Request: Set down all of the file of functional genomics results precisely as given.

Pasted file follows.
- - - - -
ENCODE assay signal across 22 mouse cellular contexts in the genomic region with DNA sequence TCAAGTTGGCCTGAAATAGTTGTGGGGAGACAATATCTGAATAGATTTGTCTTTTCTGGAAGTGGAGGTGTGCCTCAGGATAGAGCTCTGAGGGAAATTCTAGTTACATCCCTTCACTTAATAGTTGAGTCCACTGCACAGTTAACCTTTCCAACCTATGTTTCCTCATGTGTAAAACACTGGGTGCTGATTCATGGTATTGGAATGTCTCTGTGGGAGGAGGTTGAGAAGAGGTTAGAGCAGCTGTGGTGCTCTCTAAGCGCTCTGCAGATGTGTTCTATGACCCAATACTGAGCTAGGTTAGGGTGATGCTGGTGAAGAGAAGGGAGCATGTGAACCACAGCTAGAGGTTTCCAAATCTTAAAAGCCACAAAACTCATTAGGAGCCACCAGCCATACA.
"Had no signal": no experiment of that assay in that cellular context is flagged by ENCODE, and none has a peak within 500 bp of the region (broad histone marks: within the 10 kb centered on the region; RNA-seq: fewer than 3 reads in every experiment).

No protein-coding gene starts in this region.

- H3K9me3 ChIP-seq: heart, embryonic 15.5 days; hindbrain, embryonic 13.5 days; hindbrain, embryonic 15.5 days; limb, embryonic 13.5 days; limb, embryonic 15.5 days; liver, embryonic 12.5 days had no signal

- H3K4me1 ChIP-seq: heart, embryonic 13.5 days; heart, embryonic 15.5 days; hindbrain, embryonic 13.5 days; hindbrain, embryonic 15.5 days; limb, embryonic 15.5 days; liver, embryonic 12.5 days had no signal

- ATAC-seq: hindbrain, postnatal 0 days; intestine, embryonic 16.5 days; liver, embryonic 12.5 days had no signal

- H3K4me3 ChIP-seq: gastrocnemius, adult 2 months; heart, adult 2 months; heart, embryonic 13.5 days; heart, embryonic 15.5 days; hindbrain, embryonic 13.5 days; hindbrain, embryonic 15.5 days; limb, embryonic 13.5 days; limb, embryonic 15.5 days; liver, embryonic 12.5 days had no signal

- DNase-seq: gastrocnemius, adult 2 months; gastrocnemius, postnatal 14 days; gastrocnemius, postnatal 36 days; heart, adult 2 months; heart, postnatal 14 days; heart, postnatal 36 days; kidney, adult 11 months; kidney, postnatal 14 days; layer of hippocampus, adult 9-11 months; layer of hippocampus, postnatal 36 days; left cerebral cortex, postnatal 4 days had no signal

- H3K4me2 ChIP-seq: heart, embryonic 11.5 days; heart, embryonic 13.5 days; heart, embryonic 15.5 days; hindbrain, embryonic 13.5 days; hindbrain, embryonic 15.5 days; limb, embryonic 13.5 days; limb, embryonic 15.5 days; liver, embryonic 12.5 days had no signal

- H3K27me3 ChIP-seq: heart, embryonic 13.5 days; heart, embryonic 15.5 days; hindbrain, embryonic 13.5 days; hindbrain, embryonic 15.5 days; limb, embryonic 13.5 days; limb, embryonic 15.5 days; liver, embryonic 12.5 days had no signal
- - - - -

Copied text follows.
ENCODE assay signal across 22 mouse cellular contexts in the genomic region with DNA sequence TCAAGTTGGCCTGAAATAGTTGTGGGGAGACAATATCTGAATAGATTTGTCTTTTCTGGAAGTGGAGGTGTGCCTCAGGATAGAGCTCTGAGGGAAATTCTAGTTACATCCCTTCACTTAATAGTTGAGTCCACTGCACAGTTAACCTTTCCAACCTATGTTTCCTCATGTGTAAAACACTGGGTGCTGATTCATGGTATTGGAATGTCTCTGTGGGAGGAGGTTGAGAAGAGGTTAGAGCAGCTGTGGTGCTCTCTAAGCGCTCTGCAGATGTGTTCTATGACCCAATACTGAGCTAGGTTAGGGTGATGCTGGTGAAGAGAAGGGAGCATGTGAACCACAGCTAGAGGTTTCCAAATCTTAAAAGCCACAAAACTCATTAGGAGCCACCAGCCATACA.
"Had no signal": no experiment of that assay in that cellular context is flagged by ENCODE, and none has a peak within 500 bp of the region (broad histone marks: within the 10 kb centered on the region; RNA-seq: fewer than 3 reads in every experiment).

No protein-coding gene starts in this region.

- H3K9me3 ChIP-seq: heart, embryonic 15.5 days; hindbrain, embryonic 13.5 days; hindbrain, embryonic 15.5 days; limb, embryonic 13.5 days; limb, embryonic 15.5 days; liver, embryonic 12.5 days had no signal

- H3K4me1 ChIP-seq: heart, embryonic 13.5 days; heart, embryonic 15.5 days; hindbrain, embryonic 13.5 days; hindbrain, embryonic 15.5 days; limb, embryonic 15.5 days; liver, embryonic 12.5 days had no signal

- ATAC-seq: hindbrain, postnatal 0 days; intestine, embryonic 16.5 days; liver, embryonic 12.5 days had no signal

- H3K4me3 ChIP-seq: gastrocnemius, adult 2 months; heart, adult 2 months; heart, embryonic 13.5 days; heart, embryonic 15.5 days; hindbrain, embryonic 13.5 days; hindbrain, embryonic 15.5 days; limb, embryonic 13.5 days; limb, embryonic 15.5 days; liver, embryonic 12.5 days had no signal

- DNase-seq: gastrocnemius, adult 2 months; gastrocnemius, postnatal 14 days; gastrocnemius, postnatal 36 days; heart, adult 2 months; heart, postnatal 14 days; heart, postnatal 36 days; kidney, adult 11 months; kidney, postnatal 14 days; layer of hippocampus, adult 9-11 months; layer of hippocampus, postnatal 36 days; left cerebral cortex, postnatal 4 days had no signal

- H3K4me2 ChIP-seq: heart, embryonic 11.5 days; heart, embryonic 13.5 days; heart, embryonic 15.5 days; hindbrain, embryonic 13.5 days; hindbrain, embryonic 15.5 days; limb, embryonic 13.5 days; limb, embryonic 15.5 days; liver, embryonic 12.5 days had no signal

- H3K27me3 ChIP-seq: heart, embryonic 13.5 days; heart, embryonic 15.5 days; hindbrain, embryonic 13.5 days; hindbrain, embryonic 15.5 days; limb, embryonic 13.5 days; limb, embryonic 15.5 days; liver, embryonic 12.5 days had no signal